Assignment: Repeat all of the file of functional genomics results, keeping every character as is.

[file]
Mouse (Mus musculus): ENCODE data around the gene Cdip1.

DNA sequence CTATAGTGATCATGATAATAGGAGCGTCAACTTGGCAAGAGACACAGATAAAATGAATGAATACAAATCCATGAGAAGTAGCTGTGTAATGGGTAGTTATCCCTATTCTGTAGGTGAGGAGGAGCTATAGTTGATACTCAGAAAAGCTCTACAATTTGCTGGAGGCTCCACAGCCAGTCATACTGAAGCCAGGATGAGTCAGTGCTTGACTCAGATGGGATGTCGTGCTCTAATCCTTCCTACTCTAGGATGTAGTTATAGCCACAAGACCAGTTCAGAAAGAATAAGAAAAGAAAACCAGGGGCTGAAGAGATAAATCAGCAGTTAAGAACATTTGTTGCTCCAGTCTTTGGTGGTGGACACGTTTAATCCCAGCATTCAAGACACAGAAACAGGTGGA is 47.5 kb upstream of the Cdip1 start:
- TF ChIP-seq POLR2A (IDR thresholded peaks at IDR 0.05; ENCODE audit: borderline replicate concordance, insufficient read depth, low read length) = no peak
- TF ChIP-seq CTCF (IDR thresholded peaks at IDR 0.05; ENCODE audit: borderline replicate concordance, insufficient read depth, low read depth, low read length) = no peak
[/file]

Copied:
Mouse (Mus musculus): ENCODE data around the gene Cdip1.

DNA sequence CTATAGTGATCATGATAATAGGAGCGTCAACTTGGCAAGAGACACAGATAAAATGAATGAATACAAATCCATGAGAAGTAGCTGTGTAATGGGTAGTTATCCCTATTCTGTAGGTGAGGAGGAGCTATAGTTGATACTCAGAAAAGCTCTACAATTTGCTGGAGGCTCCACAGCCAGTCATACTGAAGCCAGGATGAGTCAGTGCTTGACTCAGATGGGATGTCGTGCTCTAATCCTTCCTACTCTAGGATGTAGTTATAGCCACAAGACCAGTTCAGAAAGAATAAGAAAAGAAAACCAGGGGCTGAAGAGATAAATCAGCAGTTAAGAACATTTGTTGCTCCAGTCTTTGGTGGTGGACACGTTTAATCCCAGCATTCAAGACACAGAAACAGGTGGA is 47.5 kb upstream of the Cdip1 start:
- TF ChIP-seq POLR2A (IDR thresholded peaks at IDR 0.05; ENCODE audit: borderline replicate concordance, insufficient read depth, low read length) = no peak
- TF ChIP-seq CTCF (IDR thresholded peaks at IDR 0.05; ENCODE audit: borderline replicate concordance, insufficient read depth, low read depth, low read length) = no peak